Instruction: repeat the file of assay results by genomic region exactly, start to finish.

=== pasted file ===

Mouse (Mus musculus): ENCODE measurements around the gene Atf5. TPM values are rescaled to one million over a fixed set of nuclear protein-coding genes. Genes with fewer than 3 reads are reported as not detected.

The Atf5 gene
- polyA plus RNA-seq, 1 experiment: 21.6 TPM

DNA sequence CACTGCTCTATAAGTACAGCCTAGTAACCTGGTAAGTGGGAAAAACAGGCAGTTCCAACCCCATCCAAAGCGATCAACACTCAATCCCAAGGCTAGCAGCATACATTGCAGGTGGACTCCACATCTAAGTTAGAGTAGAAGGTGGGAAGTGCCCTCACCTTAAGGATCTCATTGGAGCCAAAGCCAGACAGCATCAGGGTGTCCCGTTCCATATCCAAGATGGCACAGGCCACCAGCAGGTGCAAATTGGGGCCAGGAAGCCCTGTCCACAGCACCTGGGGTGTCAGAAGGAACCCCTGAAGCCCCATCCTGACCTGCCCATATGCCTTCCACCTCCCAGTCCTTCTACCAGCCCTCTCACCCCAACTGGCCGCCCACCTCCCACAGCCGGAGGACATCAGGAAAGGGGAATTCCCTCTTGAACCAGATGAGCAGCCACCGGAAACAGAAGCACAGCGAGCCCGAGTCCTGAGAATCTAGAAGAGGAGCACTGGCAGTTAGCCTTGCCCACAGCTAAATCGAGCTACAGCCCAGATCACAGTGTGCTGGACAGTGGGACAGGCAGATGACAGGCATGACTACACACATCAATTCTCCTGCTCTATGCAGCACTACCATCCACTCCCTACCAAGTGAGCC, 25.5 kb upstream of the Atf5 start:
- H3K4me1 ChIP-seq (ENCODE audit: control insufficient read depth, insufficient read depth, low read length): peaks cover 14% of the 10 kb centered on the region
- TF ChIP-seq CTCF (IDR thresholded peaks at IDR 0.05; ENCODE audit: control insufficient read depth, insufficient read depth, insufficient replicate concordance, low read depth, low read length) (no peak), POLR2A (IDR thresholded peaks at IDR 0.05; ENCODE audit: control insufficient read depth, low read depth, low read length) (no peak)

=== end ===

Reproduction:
Mouse (Mus musculus): ENCODE measurements around the gene Atf5. TPM values are rescaled to one million over a fixed set of nuclear protein-coding genes. Genes with fewer than 3 reads are reported as not detected.

The Atf5 gene
- polyA plus RNA-seq, 1 experiment: 21.6 TPM

DNA sequence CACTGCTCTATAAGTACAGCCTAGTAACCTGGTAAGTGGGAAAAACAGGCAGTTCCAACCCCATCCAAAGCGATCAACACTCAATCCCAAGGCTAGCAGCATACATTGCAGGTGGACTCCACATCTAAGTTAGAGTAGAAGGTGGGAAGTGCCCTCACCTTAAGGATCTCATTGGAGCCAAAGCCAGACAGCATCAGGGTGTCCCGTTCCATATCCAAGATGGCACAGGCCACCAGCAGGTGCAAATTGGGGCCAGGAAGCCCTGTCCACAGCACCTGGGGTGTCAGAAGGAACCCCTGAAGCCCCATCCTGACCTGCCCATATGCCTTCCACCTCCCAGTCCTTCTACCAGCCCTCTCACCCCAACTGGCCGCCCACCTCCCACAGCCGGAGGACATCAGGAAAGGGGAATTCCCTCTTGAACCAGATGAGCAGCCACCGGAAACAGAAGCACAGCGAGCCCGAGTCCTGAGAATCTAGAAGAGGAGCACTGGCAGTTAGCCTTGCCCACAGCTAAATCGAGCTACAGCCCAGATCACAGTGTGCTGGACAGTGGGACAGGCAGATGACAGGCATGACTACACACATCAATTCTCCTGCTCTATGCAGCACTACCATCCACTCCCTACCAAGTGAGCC, 25.5 kb upstream of the Atf5 start:
- H3K4me1 ChIP-seq (ENCODE audit: control insufficient read depth, insufficient read depth, low read length): peaks cover 14% of the 10 kb centered on the region
- TF ChIP-seq CTCF (IDR thresholded peaks at IDR 0.05; ENCODE audit: control insufficient read depth, insufficient read depth, insufficient replicate concordance, low read depth, low read length) (no peak), POLR2A (IDR thresholded peaks at IDR 0.05; ENCODE audit: control insufficient read depth, low read depth, low read length) (no peak)